Washington, D.C. – President Donald Trump consistently extolls the virtues of the “record” number of all-time high Dow Jones closes seen during his tenure as POTUS—portraying the health of the stock market as a barometer of the country’s overall economic health.
70 Record Closes for the Dow so far this year! We have NEVER had 70 Dow Records in a one year period. Wow!
— Donald J. Trump (@realDonaldTrump) December 18, 2017
But the reality is that Trump is simply discussing how well American oligarchs are doing—not the average American citizen.
A recent study, by NYU economist Edward N. Wolff, reveals this unsavory fact in stark detail.
In fact, the truth is that the top 10% of American households—defined by total wealth—now own 84% of all stocks as of the year 2016, according to the stunning analysis.
“Despite the fact that almost half of all households owned stock shares either directly or indirectly through mutual funds, trusts, or various pension accounts, the richest 10% of households controlled 84% of the total value of these stocks in 2016,” Wolff writes.
According to a report by Money, a Time Inc. magazine:
That number—which accounts for individual shares as well as stocks held via mutual funds—represents a big change from 2001, when the top 10% owned just 77% of all stocks.
Furthermore, while virtually all (94%) of the very rich reported having significant stock holdings—as defined as $10,000 or more in shares—only 27% of the middle class did. (The study framed that middle class as the group between the poorest 20% and the richest 20% of Americans.)
The concentration of stock holdings among the rich, Wolff says, is due to the twin stock market busts of 2001 and 2008. While the middle class was scared off by these declines, he explains, wealthier investors were able to swoop in and increase their holdings.
Or in more appropriately put, when those market crashes occured – the average Joe/Jane likely ended up with a home financially underwater and a decimated 401K – thus leaving those that have the financial means (rich people) to accumulate further wealth.
The study revealed that the wealth of the middle class is mainly tied to home ownership, which is drastically different than that of the wealthy, whose assets are often invested in equities and able to be used to further accumulate wealth through various investment mechanisms.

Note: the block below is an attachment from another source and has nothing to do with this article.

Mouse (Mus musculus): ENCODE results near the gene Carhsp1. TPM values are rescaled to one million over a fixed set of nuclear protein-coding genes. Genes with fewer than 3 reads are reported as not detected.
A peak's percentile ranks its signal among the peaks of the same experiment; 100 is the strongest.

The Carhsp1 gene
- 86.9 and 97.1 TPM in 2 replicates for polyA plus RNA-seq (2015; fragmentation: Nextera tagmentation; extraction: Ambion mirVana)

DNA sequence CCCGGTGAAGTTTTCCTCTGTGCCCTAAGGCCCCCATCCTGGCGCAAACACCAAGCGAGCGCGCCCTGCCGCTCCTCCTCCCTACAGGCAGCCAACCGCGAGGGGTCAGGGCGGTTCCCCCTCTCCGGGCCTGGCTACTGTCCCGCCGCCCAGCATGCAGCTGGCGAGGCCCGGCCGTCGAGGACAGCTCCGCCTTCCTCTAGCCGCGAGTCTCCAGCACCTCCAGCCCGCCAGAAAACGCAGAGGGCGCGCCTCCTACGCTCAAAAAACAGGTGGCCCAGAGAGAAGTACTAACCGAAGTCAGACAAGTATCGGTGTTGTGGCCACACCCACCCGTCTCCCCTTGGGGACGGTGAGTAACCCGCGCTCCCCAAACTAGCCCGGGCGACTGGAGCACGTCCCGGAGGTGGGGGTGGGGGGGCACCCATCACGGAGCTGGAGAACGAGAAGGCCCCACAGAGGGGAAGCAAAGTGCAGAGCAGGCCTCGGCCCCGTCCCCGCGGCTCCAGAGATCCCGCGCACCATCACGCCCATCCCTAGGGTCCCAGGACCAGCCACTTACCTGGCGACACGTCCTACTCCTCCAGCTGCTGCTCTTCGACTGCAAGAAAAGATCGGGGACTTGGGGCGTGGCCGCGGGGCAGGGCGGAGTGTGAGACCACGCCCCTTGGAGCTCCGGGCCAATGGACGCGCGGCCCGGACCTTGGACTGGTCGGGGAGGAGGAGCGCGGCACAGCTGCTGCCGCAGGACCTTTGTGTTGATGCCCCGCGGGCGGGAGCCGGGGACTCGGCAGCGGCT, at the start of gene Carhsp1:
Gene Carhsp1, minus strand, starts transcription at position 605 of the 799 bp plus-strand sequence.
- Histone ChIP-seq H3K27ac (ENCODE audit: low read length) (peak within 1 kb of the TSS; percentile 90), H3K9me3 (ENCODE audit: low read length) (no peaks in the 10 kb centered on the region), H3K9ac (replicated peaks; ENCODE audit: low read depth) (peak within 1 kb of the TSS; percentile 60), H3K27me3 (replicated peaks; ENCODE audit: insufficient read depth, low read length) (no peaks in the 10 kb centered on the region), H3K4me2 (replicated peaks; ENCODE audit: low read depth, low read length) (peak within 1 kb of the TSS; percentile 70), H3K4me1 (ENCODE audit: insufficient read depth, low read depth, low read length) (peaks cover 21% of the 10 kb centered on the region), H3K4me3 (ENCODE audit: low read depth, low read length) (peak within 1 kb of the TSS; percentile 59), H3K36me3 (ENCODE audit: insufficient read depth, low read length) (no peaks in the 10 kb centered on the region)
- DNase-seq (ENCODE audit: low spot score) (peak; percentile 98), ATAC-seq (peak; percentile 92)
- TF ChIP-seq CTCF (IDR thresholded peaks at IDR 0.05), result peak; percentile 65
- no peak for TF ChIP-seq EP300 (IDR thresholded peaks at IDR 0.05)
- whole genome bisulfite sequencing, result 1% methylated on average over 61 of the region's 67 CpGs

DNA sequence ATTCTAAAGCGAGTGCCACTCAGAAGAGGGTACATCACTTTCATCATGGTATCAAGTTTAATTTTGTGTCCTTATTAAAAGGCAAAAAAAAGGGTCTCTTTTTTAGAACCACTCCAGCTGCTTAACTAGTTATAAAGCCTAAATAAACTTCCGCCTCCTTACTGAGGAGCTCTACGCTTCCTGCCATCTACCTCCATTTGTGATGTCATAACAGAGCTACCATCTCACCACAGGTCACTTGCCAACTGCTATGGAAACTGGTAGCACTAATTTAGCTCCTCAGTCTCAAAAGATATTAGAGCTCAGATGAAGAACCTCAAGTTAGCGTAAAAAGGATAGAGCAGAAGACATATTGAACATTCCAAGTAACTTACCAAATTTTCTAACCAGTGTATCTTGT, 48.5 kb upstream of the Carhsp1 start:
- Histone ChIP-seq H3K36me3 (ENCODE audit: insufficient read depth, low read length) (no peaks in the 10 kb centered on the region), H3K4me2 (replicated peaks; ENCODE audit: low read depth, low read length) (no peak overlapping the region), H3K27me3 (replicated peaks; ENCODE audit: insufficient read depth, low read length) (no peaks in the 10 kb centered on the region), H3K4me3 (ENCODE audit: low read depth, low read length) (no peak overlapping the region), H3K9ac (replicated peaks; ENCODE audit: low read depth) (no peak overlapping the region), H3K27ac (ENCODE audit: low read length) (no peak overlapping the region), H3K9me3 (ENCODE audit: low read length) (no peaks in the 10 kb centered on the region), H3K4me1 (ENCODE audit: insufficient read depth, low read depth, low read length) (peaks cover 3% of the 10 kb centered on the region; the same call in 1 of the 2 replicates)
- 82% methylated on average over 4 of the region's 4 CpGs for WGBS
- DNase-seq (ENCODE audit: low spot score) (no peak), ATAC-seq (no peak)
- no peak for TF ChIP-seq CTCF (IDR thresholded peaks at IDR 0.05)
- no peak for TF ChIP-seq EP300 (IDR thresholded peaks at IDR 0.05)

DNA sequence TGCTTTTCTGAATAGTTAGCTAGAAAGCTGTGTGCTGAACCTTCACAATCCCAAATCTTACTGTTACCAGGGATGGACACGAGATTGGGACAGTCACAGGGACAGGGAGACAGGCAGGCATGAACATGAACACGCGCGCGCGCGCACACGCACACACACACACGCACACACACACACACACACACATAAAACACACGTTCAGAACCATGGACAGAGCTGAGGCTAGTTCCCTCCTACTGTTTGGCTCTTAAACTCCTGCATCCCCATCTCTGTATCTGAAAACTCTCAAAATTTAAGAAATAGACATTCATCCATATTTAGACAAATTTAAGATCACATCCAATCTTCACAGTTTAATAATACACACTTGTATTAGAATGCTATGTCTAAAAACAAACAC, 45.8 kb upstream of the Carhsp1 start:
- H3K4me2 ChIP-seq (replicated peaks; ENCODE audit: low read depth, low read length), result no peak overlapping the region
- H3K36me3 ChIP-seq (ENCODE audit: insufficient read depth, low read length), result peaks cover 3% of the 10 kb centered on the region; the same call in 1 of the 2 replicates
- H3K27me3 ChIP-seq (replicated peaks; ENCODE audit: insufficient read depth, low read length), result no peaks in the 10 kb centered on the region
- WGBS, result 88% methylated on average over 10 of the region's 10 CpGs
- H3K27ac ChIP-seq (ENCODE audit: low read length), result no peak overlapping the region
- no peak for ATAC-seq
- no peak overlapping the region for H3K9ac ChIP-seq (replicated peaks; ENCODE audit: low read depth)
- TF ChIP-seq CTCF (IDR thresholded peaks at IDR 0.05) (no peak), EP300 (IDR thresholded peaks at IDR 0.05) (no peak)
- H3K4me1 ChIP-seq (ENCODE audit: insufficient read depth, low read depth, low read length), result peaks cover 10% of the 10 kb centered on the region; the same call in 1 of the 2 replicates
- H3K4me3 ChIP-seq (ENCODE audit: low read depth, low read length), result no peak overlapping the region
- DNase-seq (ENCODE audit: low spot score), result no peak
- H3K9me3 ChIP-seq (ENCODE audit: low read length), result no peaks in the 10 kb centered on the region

The truth is that although the stock market is at an all-time high, Americans owe more, save less, and are poorer than they have been in decades.
In fact, while the stock market continues to have “record” closes, here are some disheartening statistics that reveal the dire shape of the average American’s finances:
According to a report from Axios:
A greater share of Americans have more debt than money in the bank than at any point since 1962, according to Deutsche Bank economist Torsten Slok. And, in a note to clients yesterday, Slok said that, despite record stock market wealth and home price levels just shy of housing-bubble highs, Americans are poorer than at any point in nearly a quarter century.
Why it matters: The data suggest that the third-longest economic expansion in history, and the lowest jobless rate in 17 years, has benefitted an exceedingly thin slice of the American public.
Here are some sobering stats about the real shape the American economy is in to consider.
1. A greater share of Americans have more debt than money in the bank than at any point since 1962, according to Deutsche Bank economist Torsten Slok.
2. 30.4% of US families have negative net worth despite the recovery in housing and the stock market.
3. Median net worth is below where it was in 1989.
4. Inflation adjusted, net worth may be the worst in history. $78,000 is not worth what it was in 1989, to say the least.
Although President Trump likes to boast about the “record” performance of the stock market, what he actually means is that his fellow uber rich peers are enjoying windfall profits from the success of the stock market—while the average American’s net worth is perhaps the worst in history adjusted for inflation.
Please share this story to help others understand that “record” stock markets don’t translate to a wealthy public at large—but rather, a further concentration of wealth among the richest Americans!